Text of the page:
Effective Amazon Machine Learning - Packt Publishing - April 2017

This book focuses on the recent Amazon Machine Learning service. The service is intentionally simple to use and the book follows that philosophy. It is composed of three parts:

Effective Amazon Machine Learning Book Cover

  • A thorough intro into Data Science for the new data scientist. In the first 2 Chapters, I present the minimal and necessary concepts in Predictive Modeling: classification, regression, metrics, bias and variance as well as feature engineering tactics.

  • Starting with a brief overview of the AWS Machine Learning service in Chapter 3, I explore the service in-extenso in Chapter 4 to 6: Loading the data using S3, Building a model and Assesssing the predictive power of the model. Throughout the book I use classic datasets such as the Titanic dataset which is particularly adapted to creative Feature engineering.

  • In the 3rd part, we gear up and star using a python SDK or the AWS CLI command line interface to upload data, build and assess models. Moving to scripting and the command line allows us to implement cross validation and recursive feature selection. I close the book by showing you how to create a full data pipeline built around AWS lambda, Redshift and AWS Machine Learning with twitter as the source for a fun sentiment analysis project.

My goal in writing this book has been to go beyond the AWS Machine Learning service and to offer to the reader other efficient tools and methods that can be useful in a day to day data science / ETL workflow. For instance by showing how to leverage SQL queries and simple Bash Shell scripting to perform feature extraction and feature engineering upstream.

The book is available on Amazon, on the Packtpub website and at Safari books.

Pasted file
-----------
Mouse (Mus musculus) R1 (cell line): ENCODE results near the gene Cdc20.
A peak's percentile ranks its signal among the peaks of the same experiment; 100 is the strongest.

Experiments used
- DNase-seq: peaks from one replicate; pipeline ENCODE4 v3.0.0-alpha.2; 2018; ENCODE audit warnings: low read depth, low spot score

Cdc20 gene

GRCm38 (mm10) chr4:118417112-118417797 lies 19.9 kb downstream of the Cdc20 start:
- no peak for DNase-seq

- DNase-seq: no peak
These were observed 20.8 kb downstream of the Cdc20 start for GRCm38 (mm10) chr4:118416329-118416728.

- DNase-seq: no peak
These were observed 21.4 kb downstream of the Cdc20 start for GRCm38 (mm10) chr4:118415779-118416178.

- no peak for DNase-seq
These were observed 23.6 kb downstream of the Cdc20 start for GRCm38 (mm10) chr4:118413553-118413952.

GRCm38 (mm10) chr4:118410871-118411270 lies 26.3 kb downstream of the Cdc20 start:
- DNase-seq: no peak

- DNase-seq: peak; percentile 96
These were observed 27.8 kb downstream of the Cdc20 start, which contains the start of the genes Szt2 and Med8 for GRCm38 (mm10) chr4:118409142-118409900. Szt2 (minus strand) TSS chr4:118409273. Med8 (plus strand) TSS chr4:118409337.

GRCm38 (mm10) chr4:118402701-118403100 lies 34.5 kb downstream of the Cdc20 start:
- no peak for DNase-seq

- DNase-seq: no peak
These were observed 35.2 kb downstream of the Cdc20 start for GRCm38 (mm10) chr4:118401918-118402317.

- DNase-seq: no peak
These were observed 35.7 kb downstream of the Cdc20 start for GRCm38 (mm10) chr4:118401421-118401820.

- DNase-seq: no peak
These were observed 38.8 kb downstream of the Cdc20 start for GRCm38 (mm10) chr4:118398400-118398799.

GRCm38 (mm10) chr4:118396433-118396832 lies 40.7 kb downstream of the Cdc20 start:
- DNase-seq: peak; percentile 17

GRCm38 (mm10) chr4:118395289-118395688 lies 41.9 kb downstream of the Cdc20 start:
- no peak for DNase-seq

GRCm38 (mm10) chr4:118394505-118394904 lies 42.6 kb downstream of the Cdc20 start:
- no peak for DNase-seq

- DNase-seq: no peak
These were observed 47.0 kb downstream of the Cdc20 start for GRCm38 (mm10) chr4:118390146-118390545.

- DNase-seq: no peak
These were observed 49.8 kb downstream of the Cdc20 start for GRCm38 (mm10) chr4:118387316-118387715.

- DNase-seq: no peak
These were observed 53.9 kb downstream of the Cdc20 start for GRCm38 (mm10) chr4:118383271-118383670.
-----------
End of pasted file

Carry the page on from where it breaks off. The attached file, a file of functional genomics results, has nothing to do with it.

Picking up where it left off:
The github repo associated with the book contains all the code and datasets used in the book, organised by chapters.

Articles on ODSC and KDnuggets

I had the pleasure of working with the amazing team at ODSC in 2016 and take part in the organizations of the ODSC conferences. I also wrote a few articles for them that enjoyed aquite a bit of traffic.

  • Riding on Large Data with Scikit-learn: When you data consumes all the memory of your laptop but does not qualify as Big Data, the trick is to use the Out-of-core mode of scikit-learn’s algorithms and stream your data to the model chunks by chunks. This batch processing intriduces extra complexity and parameters that you need to be aware of.

  • Dissecting the Presidential Debates with an NLP Scalpel Back in 2015, the presidential debates were going full speed with 13 Republican candidates and 5 Demicrat candidates. In this post I explore several NLP technics to decrypt the debates in terms of topics, sentiment, candidate dynamics and summarization.

  • Jupyter, Zeppelin, Beaker: The Rise of the Notebooks With the rise of the iPython Notebooks, soon to become Jupyter notebooks, it was interesting to uncover other notebook projects such as the beaker notebook, the Apache Zeppelin notebook and of course the venerable Sage Notebooks.

  • Open Source and Data Science, a perfect match

  • on KDNuggets.com: Amazon Machine Learning: Nice and Easy or Overly Simple? AWS had just launched its new Machine Learning Service and I could not resists but try to find out how it worked and performed. This post was the precursor of my book on the subject.

Behind the Scenes with MOOCs: Berklee College of Music’s Experience Developing, Running, and Evaluating Courses through Coursera

The Journal of Continuing Higher Education 77:136 · January 2013

Back in 2013, MOOCs were still a novelty. We carried out an analysis of the behavior of our online students with a focus on engagement. completion and final scoring.

You can download the article.